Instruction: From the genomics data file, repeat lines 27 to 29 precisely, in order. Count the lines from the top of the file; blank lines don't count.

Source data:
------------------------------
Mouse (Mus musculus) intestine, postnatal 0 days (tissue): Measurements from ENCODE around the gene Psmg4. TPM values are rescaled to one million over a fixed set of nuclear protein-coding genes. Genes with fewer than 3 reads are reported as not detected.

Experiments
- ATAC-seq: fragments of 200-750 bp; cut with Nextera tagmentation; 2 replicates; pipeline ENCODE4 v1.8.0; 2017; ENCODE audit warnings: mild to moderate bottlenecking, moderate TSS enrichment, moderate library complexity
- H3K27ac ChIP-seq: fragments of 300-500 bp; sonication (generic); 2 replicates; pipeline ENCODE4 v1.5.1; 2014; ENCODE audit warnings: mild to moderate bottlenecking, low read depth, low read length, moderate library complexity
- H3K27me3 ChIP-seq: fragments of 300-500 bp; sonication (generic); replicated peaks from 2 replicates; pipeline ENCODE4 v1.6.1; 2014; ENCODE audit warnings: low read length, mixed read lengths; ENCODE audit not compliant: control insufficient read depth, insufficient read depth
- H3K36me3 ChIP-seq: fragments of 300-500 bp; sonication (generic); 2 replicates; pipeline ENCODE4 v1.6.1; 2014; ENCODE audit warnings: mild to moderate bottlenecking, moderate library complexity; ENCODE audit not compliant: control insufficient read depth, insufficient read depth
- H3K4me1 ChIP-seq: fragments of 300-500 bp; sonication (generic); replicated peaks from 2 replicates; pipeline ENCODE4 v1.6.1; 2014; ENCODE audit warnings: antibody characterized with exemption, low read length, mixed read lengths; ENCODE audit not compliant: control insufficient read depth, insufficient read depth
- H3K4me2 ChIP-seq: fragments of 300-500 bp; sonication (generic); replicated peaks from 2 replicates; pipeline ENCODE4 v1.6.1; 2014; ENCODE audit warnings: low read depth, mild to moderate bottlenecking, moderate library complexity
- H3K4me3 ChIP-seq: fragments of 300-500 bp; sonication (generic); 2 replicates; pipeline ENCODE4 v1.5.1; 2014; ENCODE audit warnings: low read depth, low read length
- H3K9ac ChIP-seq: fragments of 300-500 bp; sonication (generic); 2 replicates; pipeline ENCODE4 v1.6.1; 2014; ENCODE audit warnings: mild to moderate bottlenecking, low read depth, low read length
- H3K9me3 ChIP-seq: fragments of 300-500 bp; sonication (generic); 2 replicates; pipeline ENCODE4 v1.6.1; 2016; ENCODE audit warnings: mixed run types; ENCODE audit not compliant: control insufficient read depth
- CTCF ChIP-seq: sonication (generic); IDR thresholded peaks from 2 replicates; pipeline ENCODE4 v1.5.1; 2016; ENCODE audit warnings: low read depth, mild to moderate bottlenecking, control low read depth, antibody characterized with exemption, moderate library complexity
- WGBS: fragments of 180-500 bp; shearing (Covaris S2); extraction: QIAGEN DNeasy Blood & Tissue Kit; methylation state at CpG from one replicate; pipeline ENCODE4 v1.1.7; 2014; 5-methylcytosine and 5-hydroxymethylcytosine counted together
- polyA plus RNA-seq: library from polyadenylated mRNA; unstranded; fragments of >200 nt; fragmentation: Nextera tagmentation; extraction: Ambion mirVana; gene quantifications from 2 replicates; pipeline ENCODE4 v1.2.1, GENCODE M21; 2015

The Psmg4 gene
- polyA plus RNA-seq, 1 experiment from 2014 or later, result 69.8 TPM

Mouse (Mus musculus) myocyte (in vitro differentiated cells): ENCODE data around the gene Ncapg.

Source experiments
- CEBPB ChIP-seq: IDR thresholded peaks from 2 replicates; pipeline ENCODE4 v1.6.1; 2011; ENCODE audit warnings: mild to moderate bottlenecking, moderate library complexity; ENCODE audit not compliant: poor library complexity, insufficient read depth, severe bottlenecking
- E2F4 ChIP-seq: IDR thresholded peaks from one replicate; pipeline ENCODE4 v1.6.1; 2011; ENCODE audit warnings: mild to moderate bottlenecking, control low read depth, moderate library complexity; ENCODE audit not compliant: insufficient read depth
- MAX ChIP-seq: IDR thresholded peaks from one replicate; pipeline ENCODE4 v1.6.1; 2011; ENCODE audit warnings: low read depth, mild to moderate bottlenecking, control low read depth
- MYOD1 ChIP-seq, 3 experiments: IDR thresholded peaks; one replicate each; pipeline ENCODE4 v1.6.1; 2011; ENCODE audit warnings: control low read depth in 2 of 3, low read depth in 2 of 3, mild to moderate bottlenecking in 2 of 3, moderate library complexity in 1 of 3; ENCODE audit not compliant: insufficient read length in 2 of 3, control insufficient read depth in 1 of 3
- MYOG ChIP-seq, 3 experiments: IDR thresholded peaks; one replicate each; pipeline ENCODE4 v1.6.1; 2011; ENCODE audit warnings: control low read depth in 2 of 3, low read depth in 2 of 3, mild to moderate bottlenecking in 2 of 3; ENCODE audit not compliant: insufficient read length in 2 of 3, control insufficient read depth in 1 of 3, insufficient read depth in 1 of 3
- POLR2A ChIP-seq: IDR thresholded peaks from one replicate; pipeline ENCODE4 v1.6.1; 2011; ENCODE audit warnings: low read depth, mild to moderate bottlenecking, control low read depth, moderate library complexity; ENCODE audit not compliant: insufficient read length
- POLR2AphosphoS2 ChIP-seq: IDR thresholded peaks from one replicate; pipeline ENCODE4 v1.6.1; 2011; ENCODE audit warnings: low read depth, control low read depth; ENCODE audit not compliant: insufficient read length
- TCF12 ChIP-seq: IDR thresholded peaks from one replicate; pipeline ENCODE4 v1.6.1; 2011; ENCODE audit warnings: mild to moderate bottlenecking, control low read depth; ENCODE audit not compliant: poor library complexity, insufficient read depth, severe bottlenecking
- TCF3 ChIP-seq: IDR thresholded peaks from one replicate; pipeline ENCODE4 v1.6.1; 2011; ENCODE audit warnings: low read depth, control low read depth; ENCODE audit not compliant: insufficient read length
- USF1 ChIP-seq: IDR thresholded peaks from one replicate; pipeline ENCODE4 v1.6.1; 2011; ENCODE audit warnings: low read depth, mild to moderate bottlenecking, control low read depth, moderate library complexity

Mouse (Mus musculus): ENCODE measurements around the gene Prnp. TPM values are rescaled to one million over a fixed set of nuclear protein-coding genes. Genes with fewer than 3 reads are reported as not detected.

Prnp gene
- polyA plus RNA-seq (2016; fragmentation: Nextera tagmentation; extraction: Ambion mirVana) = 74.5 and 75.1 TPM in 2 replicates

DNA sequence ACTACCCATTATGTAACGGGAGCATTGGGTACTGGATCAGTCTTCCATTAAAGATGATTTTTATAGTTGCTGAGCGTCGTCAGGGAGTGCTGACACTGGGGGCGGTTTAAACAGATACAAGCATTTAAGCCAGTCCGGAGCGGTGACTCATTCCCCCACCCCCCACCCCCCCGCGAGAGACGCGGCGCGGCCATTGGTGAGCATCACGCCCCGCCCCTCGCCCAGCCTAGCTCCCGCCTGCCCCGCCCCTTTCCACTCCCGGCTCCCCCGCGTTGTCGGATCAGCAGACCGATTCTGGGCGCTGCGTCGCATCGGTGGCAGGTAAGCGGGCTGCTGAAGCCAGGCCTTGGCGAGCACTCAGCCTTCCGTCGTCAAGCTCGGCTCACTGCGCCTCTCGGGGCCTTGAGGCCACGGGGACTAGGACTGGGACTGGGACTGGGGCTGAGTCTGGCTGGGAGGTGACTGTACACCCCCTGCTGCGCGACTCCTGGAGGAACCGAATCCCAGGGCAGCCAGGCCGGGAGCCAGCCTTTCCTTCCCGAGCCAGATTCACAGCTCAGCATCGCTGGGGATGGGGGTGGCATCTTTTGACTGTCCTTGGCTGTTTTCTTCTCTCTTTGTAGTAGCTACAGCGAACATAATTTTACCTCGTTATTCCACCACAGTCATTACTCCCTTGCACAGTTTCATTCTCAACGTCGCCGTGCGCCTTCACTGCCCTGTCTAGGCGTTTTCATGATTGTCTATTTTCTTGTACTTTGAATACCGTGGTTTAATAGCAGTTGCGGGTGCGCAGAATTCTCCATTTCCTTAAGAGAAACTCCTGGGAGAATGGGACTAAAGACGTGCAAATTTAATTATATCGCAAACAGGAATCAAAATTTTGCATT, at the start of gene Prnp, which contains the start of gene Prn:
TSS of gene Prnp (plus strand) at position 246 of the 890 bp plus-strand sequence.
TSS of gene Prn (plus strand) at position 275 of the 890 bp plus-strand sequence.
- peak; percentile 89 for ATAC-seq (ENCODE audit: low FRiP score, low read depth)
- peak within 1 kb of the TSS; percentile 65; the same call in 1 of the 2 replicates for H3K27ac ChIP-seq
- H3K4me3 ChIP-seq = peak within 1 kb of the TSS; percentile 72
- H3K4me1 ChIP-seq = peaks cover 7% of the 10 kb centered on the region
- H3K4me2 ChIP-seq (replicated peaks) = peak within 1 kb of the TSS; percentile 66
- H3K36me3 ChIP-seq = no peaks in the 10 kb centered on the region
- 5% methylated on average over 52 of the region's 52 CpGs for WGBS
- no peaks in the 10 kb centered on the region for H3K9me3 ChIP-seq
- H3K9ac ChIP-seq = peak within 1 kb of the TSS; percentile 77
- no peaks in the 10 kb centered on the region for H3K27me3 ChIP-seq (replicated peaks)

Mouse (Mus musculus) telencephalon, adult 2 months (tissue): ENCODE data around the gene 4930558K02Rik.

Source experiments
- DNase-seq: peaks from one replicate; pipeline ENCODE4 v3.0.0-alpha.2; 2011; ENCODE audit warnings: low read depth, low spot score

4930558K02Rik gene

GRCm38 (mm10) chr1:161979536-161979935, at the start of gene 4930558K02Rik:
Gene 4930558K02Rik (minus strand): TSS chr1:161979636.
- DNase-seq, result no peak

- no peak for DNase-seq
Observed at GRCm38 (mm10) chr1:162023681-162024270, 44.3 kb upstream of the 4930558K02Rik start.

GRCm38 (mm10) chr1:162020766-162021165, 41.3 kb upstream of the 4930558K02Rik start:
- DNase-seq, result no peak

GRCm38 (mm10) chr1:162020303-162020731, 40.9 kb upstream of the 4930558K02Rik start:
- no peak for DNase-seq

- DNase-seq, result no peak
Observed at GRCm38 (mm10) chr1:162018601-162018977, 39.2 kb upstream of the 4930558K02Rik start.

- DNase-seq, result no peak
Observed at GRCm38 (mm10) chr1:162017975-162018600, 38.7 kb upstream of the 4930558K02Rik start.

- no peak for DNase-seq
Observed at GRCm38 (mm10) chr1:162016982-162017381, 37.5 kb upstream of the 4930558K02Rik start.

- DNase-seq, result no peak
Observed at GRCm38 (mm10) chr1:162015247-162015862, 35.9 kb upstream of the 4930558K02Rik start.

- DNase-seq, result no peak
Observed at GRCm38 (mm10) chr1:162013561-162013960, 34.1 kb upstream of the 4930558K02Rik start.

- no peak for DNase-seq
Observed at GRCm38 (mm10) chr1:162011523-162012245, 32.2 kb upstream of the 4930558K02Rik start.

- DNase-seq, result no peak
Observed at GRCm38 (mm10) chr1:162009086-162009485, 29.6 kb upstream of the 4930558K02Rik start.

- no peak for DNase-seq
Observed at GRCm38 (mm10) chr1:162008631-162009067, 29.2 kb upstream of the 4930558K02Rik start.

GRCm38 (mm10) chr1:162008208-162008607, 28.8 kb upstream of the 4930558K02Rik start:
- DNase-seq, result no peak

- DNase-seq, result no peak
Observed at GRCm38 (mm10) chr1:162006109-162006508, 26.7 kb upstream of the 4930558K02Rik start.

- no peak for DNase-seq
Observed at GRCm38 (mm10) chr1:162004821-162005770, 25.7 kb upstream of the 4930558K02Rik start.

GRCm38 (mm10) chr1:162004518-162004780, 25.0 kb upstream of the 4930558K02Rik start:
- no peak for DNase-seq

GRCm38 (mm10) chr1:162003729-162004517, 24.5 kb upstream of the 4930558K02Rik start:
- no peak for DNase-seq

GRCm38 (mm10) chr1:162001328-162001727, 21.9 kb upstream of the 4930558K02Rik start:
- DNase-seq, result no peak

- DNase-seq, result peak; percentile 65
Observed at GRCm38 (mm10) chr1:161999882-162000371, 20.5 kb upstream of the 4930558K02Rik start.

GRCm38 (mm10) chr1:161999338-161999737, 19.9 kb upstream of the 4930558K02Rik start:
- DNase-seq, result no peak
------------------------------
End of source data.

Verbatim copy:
- TCF3 ChIP-seq: IDR thresholded peaks from one replicate; pipeline ENCODE4 v1.6.1; 2011; ENCODE audit warnings: low read depth, control low read depth; ENCODE audit not compliant: insufficient read length
- USF1 ChIP-seq: IDR thresholded peaks from one replicate; pipeline ENCODE4 v1.6.1; 2011; ENCODE audit warnings: low read depth, mild to moderate bottlenecking, control low read depth, moderate library complexity

Mouse (Mus musculus): ENCODE measurements around the gene Prnp. TPM values are rescaled to one million over a fixed set of nuclear protein-coding genes. Genes with fewer than 3 reads are reported as not detected.